Harsha S. Adiga gives us an overview of the most commonly used command-line text tools.
FTA, “Much of Linux system administration involves tediously combing through plain-text configuration files. Fortunately, Linux has a rich array of UNIX-derived data extraction utilities, including head, tail, grep, egrep, fgrep, cut, paste, join, awk, and more. This article uses real-world examples that show how these simple command-line programs can make you a better sysadmin. This article looks at each data extraction utility and its options, applies them to typical files that are used in day-to-day work, and looks at how and why each tool is useful for pulling data from these files.
The Linux operating system is loaded with files: configuration files, text files, documentation files, log files, user files, and the list goes on and on. Quite often, those files contain information you need to access in order to find important data. Although you can easily dump the contents of most files to the screen with standard utilities such as cat, more, and others, there are utilities better suited for filtering and parsing out only those values that are relevant to you.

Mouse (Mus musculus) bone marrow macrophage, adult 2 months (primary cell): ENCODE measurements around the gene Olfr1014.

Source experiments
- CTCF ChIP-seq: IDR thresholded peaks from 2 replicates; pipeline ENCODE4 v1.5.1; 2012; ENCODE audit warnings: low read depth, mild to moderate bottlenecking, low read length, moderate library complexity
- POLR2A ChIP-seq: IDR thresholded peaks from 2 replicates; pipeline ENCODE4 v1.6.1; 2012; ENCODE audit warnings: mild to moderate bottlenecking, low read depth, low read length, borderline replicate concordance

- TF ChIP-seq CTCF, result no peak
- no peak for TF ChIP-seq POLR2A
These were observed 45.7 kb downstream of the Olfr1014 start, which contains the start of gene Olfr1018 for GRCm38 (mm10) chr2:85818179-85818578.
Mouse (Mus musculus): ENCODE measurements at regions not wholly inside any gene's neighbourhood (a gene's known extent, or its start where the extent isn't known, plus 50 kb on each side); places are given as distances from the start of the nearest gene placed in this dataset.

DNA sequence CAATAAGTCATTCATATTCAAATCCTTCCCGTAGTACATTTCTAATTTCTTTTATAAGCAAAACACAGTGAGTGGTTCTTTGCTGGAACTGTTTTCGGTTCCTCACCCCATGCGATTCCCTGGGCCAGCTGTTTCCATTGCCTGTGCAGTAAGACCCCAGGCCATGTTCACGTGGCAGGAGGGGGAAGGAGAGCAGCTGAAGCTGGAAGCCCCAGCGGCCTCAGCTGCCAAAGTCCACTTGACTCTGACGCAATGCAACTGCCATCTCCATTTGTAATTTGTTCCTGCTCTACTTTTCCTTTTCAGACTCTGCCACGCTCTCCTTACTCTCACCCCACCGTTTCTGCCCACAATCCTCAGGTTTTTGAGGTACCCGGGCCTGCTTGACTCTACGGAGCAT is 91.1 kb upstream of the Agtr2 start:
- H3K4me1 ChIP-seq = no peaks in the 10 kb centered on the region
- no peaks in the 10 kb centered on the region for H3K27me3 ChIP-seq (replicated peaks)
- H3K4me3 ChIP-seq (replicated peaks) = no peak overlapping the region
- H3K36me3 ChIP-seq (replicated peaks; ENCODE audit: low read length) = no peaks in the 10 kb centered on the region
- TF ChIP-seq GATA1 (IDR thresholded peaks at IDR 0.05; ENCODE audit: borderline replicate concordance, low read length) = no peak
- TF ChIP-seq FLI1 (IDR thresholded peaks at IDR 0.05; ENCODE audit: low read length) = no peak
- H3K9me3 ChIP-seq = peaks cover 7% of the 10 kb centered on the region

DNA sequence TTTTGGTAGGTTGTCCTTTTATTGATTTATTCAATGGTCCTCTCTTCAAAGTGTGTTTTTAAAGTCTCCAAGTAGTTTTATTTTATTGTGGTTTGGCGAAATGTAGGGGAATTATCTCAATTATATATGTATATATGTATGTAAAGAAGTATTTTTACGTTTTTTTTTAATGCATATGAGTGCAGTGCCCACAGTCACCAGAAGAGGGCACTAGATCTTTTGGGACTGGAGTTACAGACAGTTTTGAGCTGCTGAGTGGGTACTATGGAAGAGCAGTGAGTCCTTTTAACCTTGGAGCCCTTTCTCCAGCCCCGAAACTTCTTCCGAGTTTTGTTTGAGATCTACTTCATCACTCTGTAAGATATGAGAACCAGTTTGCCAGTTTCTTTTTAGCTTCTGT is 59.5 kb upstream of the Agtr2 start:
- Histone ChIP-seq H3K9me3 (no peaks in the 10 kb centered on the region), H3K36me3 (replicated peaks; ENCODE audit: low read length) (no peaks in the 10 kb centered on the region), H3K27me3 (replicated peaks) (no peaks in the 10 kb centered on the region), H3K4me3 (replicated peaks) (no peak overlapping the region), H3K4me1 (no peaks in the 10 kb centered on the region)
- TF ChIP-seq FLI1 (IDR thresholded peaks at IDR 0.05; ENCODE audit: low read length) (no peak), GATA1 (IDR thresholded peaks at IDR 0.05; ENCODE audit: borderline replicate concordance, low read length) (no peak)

As you read this article, you can open your shell and try the examples of each utility.”
Read more at IBM developerworks…
|Category||List of Unix and Linux commands|
|Firewall||Alpine Awall • CentOS 8 • OpenSUSE • RHEL 8 • Ubuntu 16.04 • Ubuntu 18.04 • Ubuntu 20.04|
|Network Utilities||dig • host • ip • nmap|
|OpenVPN||CentOS 7 • CentOS 8 • Debian 10 • Debian 8/9 • Ubuntu 18.04 • Ubuntu 20.04|
|Package Manager||apk • apt|
|Processes Management||bg • chroot • cron • disown • fg • jobs • killall • kill • pidof • pstree • pwdx • time|
|Searching||grep • whereis • which|
|User Information||groups • id • lastcomm • last • lid/libuser-lid • logname • members • users • whoami • who • w|
|WireGuard VPN||CentOS 8 • Debian 10 • Firewall • Ubuntu 20.04|